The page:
Congratulations to all Faculty of Education students who are graduating and attending convocation ceremonies this week. Below are a couple of stories that celebrate individual graduates and elaborate on their experience in our faculty.
Sharing stories of inclusion
Erin Power is being recognized with the title of Fellow of the School of Graduate Studies as she graduates with a master of education in curriculum, teaching and learning this week. This award is given in recognition of high academic standing in the last year of the students' graduate program at Memorial.
Growing up in St. John’s, Ms. Power feels that her research interests were shaped by the unique culture of Newfoundland and Labrador. “I think the tradition of storytelling is very strong within our culture,” she said. “My family instilled in me the importance of listening to everyone's story with an open mind and an open heart and that is certainly a core belief that has shaped my own life.”
Ms. Power’s research focused on inclusive education in Newfoundland and Labrador, restorative justice and the development of relational communities. Ms. Power was also a research assistant for a project headed by Dr. Dorothy Vaandering, entitled "Relationships First: Building restorative justice from the ground up".
“The heart of my research centered on collecting and sharing stories of those working within the school system around their own lived experiences with inclusion,” said Ms. Power. “It was such an honor and privilege to work with these educators and to have them offer to share their stories with me.”
Ms. Power currently teaches kindergarten in St. John’s and plays in a swing band for kids called The Swinging Belles with her partner Duane Andrews and her friend and fellow graduate, Laura Winter.
Taking a leading role
Jennifer Hanley will receive her bachelor of music conjoint with bachelor of music education degree this week, a dream more than 10 years in the making.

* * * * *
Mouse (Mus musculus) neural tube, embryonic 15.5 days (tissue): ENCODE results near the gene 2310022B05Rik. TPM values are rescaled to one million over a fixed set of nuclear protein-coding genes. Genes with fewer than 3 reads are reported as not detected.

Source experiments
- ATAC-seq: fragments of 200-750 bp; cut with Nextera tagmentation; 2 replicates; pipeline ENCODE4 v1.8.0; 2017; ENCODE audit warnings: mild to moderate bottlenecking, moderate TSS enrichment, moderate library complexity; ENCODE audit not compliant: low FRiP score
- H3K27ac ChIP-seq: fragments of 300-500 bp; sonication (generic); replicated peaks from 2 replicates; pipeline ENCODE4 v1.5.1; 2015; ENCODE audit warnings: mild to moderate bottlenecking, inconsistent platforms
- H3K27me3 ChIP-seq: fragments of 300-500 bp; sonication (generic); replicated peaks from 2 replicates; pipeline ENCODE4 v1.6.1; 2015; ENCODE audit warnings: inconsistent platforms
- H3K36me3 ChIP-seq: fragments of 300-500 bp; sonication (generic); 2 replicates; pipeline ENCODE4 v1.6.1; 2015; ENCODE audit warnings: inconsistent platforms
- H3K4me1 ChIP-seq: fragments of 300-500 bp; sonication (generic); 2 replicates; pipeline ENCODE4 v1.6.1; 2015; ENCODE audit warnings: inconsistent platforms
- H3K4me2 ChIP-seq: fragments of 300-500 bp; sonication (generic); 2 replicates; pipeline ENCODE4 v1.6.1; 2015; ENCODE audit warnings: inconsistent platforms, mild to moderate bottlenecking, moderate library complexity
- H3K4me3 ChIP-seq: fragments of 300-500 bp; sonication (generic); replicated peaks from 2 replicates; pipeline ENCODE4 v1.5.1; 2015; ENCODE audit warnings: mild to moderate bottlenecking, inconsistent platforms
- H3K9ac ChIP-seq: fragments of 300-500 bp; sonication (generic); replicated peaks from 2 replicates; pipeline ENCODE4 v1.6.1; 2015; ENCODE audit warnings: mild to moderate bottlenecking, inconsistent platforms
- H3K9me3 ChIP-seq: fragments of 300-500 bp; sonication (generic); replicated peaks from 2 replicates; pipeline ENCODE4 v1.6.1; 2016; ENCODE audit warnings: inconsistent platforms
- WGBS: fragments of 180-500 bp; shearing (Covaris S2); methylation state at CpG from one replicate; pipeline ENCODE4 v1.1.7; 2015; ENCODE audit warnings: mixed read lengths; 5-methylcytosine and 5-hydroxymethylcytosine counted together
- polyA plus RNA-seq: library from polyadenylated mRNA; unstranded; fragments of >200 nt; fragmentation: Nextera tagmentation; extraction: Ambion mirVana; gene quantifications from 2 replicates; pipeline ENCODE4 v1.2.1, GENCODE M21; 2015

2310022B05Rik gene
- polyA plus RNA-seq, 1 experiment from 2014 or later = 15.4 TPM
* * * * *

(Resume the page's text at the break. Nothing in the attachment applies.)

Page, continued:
The Torbay native credits her music teachers for showing her how rewarding making music could be. Ms. Hanley began working towards her degrees in the late 1990s. She took a leave from her program and later had a child. She kept thinking about music and faced a decision: return to school as a single parent or keep working. After a 12-year hiatus, she decided that her family’s best future would be realized if she returned to Memorial.
There were challenges. Ms. Hanley had to carefully budget her time, but she was determined and had a great support system. “There were times when I simply could not meet a deadline,” she said. “But along with family and friends, I found in my professors another support system that I wasn’t anticipating.”
Ms. Hanley’s hard work has paid off and her son will watch her cross the stage on Friday, May 29. After graduation, she hopes to find a teaching position where she can run a music program for intermediate and secondary students. She believes that band programs help students build both music and life skills.
“Band taught me much more than just music, it taught me the importance of standing up and taking a leading role,” said Ms. Hanley. “These lessons were taught in the context of music but they cross over into all areas of life.”